Protestant Theology in the Nineteenth Century (Google eBook)

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Wm. B. Eerdmans Publishing, Jul 17, 2002 - Religion - 652 pages
1 Review
Introduction by Colin E. Gunton

Interest in Karl Barth is running at unprecedented levels in the English-speaking world, and it is high time that his excellent survey of formative eighteenth- and nineteenth-century Protestant thinkers be made available again to theological students and general readers.

Featuring an extensive introduction by Colin E. Gunton that recontextualizes and reintroduces Barth's work for a new generation, this book provides a superb review of the shapers of modern Protestant thought and practice. Barth offers insightful readings of all the most significant figures of the modern period -- Rousseau, Lessing, Kant, Hegel, Schleiermacher, Feuerbach, Ritschl, and others -- as well as several lesser-known thinkers. Also included here are Barth's preface to the original 1946 German edition and a translation of his hard-to-find essay "On the Task of a History of Modern Protestant Theology."

In addition to providing insight into some of the church's seminal theologians, this volume offers an excellent look at Barth himself. In capturing Barth's personal views on doctrine, the church, and intellectual history, the book also provides valuable background reading for those studying Barth's own theology.
  

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Review: Protestant Theology in the Nineteenth Century

User Review  - Robert Kwik - Christianbook.com

Karl Barth, as usual covers the subject in depth. I now shall be reading his wisdom and seeking to inwardly digest this amazing intellect.At less than 10% of the book I give it 5 stars for having done much more than other completely digested books. Read full review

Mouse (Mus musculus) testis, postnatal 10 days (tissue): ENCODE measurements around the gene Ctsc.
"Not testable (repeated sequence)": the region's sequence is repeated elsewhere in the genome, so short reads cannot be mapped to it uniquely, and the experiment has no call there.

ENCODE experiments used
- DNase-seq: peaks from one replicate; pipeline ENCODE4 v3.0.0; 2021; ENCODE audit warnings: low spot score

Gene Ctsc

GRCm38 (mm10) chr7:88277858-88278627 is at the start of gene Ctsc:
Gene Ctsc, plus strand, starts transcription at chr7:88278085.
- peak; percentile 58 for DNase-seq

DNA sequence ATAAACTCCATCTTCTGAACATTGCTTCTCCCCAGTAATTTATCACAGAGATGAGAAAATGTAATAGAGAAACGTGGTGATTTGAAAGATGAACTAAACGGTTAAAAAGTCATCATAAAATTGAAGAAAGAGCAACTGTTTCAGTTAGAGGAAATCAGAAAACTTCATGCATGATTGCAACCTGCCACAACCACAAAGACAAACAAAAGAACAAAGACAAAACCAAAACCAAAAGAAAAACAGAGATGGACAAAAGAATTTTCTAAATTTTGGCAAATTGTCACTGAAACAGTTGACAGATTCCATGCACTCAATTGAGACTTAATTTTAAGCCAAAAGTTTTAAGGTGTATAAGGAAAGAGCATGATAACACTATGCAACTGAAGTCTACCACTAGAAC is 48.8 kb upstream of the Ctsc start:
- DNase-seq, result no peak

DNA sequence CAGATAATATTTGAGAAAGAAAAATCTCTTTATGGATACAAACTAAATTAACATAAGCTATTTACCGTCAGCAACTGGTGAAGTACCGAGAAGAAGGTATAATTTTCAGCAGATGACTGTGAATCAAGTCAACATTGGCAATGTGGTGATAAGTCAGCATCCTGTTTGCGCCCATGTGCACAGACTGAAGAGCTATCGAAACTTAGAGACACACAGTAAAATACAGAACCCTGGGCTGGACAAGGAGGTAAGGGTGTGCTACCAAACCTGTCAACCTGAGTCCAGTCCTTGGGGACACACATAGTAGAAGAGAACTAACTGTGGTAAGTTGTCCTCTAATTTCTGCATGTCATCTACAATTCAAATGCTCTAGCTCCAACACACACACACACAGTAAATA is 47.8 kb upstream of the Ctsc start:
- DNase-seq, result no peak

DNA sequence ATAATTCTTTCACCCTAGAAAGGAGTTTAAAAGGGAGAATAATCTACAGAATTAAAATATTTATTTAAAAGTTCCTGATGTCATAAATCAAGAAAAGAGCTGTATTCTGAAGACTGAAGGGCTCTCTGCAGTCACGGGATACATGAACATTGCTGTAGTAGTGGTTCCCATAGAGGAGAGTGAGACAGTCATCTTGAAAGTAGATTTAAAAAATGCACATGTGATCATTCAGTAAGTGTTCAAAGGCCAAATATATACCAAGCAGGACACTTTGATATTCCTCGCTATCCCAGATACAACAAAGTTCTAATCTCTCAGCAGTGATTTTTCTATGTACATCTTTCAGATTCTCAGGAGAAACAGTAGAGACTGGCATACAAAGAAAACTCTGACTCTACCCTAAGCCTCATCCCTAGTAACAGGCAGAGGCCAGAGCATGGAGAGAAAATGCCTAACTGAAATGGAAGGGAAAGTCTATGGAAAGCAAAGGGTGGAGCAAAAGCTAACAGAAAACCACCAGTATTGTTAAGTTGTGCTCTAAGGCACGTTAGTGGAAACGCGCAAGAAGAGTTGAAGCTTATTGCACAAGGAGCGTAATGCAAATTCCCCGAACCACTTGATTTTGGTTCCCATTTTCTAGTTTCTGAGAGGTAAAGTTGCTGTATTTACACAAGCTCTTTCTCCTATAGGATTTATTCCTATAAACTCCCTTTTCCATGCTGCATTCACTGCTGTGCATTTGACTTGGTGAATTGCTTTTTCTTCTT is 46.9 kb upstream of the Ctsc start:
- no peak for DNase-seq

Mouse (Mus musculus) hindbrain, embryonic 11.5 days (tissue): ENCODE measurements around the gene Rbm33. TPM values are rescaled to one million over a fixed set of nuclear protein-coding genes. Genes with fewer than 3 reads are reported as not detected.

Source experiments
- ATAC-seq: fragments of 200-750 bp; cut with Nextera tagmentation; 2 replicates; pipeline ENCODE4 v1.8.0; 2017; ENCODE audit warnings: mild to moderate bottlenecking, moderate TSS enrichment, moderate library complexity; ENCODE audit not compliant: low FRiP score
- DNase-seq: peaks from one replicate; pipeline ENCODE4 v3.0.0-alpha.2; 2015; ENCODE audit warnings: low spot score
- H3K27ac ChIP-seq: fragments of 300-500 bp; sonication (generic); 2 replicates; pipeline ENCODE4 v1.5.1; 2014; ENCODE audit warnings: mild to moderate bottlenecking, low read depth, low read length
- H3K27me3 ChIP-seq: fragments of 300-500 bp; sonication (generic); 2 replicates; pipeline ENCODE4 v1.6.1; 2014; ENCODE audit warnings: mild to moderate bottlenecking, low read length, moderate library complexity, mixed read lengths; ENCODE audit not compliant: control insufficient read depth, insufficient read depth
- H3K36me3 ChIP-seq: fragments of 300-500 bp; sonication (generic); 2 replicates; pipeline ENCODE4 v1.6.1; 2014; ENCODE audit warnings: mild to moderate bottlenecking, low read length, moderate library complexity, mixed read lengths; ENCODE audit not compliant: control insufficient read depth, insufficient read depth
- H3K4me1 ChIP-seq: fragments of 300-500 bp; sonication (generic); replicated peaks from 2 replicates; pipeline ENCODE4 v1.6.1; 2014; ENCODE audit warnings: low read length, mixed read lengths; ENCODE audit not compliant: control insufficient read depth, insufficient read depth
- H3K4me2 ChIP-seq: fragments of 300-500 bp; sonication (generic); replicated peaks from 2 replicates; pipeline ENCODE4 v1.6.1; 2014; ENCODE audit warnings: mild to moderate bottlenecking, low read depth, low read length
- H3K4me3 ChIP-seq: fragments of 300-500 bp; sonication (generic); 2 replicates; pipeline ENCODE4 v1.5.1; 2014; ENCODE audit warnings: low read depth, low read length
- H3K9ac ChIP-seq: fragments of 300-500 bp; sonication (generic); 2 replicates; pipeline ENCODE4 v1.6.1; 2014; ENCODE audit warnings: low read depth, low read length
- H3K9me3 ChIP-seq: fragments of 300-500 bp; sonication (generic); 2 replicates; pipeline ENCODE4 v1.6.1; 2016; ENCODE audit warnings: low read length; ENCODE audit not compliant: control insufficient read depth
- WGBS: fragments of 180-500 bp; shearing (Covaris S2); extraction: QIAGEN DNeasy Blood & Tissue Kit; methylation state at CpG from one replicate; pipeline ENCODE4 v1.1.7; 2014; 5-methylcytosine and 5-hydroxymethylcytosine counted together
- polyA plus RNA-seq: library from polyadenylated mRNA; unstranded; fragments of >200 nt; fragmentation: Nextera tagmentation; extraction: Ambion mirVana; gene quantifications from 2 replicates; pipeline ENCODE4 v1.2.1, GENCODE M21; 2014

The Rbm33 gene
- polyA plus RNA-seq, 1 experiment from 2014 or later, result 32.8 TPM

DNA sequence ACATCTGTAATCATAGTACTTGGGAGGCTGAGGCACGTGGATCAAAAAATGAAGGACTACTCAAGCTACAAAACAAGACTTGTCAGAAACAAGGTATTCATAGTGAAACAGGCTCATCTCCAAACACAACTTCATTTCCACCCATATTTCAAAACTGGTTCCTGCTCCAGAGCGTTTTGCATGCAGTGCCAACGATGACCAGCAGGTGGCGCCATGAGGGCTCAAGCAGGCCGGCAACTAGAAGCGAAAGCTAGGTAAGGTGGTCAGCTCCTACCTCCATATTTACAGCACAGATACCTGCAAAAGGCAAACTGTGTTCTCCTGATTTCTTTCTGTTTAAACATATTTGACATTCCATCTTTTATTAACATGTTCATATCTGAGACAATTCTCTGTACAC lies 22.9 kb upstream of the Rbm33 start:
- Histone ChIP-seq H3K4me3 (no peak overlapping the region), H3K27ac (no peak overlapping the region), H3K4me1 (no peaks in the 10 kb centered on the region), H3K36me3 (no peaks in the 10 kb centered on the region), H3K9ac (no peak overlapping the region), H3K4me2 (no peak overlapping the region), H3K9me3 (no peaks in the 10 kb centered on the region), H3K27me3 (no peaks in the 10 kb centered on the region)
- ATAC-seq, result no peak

Contents

IV
1
V
17
VI
19
VII
66
VIII
122
IX
160
X
220
XI
252
XXI
494
XXII
505
XXIII
520
XXIV
527
XXV
555
XXVI
563
XXVII
574
XXVIII
583

XII
299
XIII
327
XIV
370
XV
409
XVI
411
XVII
460
XVIII
468
XIX
477
XX
485
XXIX
593
XXX
602
XXXI
611
XXXII
620
XXXIII
629
XXXIV
640
XXXV
648
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Page 22 - Absolutism' in general can obviously mean a system of life based upon the belief in the omnipotence of human powers. Man, who discovers his own power and ability, the potentiality dormant in his humanity, that is, his human being as such, and looks upon it as the final, the real and absolute, I mean as something 'detached...

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About the author (2002)

(1886 1968) Karl Barth was professor of dogmatic theology at the University of Basel, Switzerland. He is considered by some to be the greatest Protestant theologian of the twentieth century and possibly the greatest since the Reformation. Among his most famous works are Church Dogmatics and The Epistle to the Romans.

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